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California’s Estrada Decision and Impact on Employers and PAGA Claims

April 23, 2024
HR Daily Advisor

Following Estrada v. Royalty Carpet Mills, Inc., the California Supreme Court’s employee-friendly Private Attorneys General Act (PAGA) ruling earlier this year, employers must remain more diligent than ever to prevent and mitigate costly wage and hour litigation. Estrada eliminated one of employers’ central tools to curb sprawling PAGA claims: requesting dismissal based on the court’s inherent authority to strike unmanageable claims. This article explains existing procedures that remain available to employers to reduce wage and hour risks and limit PAGA actions.

Estrada’s Key Holdings

Since PAGA took effect in 2004, trial courts have used their inherent authority to strike unmanageable PAGA claims as one of the few available methods to shield employers from unwieldy representative actions. Yet the Court’s unanimous Estrada decision concluded “trial courts lack inherent authority to strike PAGA claims on manageability grounds.” The Court based its holding on two primary arguments: (1) PAGA claims aren’t equivalent to class actions and lack a similar manageability prerequisite, and (2) prior precedent doesn’t grant trial courts broad authority to dismiss claims.

The aftermath of Estrada presents an important opportunity for employers to reassess their wage and hour policies and procedures and prepare strategies to defend against potential PAGA actions.

Remaining PAGA Limitation Tools Available to Employers

California employers should consider the following tools to prevent costly PAGA actions and reduce the burden they place on business priorities.

First, employers should review their wage and hour policies to ensure compliance with California labor laws. Maintaining strong compliance remains the best (and least expensive) way for employers to prevent costly wage and hour litigation, particularly in the wake of Estrada’s elimination of courts’ inherent authority to strike PAGA actions for unmanageability. In addition to reviewing policies, employers should continue to monitor on-the-ground wage and hour practices and remediate violations promptly when they occur.

Second, employers and their counsel should monitor PAGA actions closely. The Estrada Court explained that judges retain inherent authority to dismiss claims in “cases involving a failure to prosecute, frivolous claims, or egregious misconduct.” Thus, being more diligent than PAGA plaintiffs in asserting their defenses and challenging affirmative claims can be an effective and efficient way for employers to undermine PAGA actions from the start and throughout litigation, particularly if plaintiff’s counsel is not diligent in prosecuting claims.

Third, the Estrada Court wrote that PAGA defendants can rely on representative testimony, surveys, and statistical analysis to prove that certain issues or claims are untenable and that courts retain their rights to limit the “types of evidence a plaintiff may present.” Employers and their counsel should promptly seize on such tools when defending PAGA actions to attempt early resolution through substantive motions (such as summary adjudication motions or motions in limine) to dismiss claims or limit the evidence at trial. Furthermore, a statistical analysis of policies and covered employees may identify the number of aggrieved employees actually impacted by alleged unlawful practices, helping employers focus their attention on the impacted employees both in litigation and when considering remediation opportunities.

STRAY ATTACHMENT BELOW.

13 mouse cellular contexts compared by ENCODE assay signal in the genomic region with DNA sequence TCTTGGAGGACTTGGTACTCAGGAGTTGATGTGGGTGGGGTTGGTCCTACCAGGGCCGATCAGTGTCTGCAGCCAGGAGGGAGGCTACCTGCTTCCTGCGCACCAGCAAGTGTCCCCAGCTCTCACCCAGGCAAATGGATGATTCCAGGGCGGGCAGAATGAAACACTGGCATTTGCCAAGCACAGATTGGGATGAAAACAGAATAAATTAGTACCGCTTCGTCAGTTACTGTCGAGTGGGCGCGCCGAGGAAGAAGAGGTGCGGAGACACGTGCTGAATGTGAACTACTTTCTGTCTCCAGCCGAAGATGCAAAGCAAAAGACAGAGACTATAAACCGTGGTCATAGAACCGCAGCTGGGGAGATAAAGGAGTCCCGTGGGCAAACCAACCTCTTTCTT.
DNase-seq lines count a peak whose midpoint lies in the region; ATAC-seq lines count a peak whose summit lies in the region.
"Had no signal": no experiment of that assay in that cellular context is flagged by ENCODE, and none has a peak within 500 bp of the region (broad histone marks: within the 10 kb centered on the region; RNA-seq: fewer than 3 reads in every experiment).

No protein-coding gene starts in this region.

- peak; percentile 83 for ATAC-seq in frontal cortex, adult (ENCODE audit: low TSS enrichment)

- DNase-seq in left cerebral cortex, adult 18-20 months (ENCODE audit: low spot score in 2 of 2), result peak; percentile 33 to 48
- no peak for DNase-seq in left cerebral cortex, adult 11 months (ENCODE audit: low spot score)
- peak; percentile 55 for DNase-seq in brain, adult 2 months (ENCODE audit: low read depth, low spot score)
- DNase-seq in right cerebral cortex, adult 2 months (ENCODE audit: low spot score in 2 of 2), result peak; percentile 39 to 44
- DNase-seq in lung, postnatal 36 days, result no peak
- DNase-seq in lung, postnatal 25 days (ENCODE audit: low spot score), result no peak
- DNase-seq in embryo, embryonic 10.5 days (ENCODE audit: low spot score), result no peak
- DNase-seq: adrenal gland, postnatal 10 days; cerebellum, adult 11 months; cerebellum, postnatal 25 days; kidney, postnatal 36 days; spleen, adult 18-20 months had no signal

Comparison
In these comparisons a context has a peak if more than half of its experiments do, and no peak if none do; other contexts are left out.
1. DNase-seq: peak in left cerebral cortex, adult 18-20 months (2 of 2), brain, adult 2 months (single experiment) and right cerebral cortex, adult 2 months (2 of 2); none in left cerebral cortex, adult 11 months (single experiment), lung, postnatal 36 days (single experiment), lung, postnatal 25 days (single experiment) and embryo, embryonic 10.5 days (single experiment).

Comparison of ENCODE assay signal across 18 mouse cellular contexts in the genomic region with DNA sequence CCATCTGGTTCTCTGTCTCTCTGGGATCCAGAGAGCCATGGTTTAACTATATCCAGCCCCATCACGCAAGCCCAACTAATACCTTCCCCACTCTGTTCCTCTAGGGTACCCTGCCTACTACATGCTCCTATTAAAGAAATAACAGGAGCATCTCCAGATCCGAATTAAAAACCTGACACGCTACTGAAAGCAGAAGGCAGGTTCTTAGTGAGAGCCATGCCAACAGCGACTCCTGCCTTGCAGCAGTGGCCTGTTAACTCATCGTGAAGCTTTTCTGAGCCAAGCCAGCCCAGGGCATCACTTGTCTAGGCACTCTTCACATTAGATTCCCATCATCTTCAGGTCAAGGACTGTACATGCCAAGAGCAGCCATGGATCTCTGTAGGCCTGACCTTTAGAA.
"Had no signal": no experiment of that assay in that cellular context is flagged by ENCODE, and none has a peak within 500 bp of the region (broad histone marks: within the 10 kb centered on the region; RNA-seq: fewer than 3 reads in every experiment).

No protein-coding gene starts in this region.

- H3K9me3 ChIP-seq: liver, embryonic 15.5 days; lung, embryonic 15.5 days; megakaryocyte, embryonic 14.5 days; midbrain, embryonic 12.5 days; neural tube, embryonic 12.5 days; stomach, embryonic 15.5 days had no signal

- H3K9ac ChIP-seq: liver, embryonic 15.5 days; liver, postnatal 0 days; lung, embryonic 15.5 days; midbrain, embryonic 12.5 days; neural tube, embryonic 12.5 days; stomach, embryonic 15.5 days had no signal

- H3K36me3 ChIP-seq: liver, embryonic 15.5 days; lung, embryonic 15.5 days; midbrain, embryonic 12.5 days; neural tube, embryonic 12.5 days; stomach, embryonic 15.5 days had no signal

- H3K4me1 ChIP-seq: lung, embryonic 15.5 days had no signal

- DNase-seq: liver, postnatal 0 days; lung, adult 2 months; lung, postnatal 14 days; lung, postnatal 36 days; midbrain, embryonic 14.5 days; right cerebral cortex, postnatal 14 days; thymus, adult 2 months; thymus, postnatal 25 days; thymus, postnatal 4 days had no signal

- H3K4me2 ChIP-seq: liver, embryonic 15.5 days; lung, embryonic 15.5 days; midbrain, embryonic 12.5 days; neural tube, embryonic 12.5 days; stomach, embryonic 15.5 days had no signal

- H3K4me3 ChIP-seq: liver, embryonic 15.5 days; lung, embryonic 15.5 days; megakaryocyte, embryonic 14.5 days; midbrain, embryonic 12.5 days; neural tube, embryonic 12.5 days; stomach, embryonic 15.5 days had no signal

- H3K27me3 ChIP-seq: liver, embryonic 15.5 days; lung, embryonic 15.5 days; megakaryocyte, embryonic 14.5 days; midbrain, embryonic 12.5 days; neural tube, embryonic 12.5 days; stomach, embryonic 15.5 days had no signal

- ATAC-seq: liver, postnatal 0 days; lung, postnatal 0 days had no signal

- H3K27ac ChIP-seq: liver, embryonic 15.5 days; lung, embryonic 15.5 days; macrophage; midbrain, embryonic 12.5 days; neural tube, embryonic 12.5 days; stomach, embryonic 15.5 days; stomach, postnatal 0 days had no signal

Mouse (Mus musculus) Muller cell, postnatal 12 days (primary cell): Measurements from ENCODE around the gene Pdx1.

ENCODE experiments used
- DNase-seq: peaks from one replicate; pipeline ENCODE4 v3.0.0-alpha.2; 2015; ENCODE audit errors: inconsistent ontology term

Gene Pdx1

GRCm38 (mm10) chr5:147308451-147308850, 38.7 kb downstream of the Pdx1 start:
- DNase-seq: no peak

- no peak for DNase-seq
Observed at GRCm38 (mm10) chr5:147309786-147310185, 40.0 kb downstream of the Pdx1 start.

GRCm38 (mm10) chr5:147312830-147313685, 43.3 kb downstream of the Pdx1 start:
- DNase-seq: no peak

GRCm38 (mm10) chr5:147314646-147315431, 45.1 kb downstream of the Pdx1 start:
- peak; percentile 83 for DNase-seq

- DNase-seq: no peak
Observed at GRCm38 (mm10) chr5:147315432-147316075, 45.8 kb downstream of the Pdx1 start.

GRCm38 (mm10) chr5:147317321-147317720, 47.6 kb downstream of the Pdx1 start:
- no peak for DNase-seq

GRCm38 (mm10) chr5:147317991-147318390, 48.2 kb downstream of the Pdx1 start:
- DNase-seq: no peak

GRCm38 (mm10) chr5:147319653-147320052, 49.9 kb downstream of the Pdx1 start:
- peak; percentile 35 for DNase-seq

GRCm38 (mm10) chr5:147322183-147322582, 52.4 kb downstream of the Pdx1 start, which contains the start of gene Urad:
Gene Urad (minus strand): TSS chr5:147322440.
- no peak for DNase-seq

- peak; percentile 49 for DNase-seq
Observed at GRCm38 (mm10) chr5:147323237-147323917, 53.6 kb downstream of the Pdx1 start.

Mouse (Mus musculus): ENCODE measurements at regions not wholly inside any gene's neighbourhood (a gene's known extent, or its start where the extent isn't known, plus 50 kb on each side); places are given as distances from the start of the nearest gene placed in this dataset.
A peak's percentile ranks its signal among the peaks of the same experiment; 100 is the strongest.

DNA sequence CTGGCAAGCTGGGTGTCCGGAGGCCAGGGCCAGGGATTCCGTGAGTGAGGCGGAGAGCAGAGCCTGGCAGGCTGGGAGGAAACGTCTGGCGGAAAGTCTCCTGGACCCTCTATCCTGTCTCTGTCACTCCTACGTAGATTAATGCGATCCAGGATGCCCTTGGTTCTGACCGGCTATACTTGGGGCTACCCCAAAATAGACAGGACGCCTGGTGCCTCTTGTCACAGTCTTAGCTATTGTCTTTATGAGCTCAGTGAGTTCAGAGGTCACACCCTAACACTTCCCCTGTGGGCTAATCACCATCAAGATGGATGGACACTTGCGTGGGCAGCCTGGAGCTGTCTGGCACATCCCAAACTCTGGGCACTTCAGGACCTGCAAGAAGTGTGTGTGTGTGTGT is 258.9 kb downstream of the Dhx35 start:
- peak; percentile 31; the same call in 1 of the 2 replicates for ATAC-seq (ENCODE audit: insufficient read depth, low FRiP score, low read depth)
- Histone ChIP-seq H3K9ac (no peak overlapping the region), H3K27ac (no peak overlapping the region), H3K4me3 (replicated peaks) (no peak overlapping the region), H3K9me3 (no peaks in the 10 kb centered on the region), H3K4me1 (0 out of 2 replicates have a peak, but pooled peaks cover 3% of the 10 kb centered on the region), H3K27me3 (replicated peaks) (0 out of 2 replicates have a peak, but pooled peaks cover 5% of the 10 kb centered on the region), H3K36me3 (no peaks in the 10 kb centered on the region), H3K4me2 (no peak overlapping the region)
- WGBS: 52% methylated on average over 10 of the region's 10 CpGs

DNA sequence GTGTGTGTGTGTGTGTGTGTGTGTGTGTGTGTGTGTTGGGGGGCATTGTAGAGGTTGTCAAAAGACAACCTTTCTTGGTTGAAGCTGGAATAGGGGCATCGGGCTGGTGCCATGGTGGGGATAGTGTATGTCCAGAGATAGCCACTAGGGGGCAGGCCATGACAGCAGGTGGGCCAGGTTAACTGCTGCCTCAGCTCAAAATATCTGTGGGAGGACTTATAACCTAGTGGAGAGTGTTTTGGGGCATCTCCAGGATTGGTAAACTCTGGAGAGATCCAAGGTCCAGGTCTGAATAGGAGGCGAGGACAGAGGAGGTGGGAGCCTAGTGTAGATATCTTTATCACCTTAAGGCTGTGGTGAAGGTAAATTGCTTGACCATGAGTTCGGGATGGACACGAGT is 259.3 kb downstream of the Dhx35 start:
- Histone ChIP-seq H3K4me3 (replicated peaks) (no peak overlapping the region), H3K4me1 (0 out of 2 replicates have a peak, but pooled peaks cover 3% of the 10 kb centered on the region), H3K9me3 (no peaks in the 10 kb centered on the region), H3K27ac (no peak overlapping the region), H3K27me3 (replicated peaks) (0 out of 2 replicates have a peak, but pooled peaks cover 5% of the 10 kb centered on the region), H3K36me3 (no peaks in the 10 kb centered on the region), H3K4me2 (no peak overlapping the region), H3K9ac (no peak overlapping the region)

Fourth, the Court wrote that judges may still dismiss or sever claims when a plaintiff improperly “seeks to join multiple claims arising out of different facts, premised on different legal theories, against several different defendants.” Yet those rights arise not from the Court’s inherent authority to dismiss unmanageable claims but rather from statutes requiring that claims affect the named defendants and permitting courts to order a separate trial of a particular cause of action to avoid prejudice or promote judicial economy. Where possible, employers and their counsel should use these tools to seek dismissal of improperly joined claims.

While not as impactful as outright dismissal based on unmanageability, these existing tools can help employers focus the judge and parties on the key issues, identify maximum potential PAGA liability, gain partial dismissal or evidence exclusion, and potentially lead to productive settlement discussions. Doing so will help employers focus on their business priorities rather than becoming mired in costly and distracting wage and hour litigation.

Conclusion

Following the Supreme Court’s newest employee-friendly PAGA ruling, employers can and should continue to employ traditional litigation tools to trim and adjudicate PAGA claims. Estrada declined to rule on whether certain PAGA claims can be dismissed to preserve employers’ due process rights. That question is likely to prompt future review and gives employers a glimmer of hope, however remote, toward an efficient process for dismissal of unmanageable PAGA claims.

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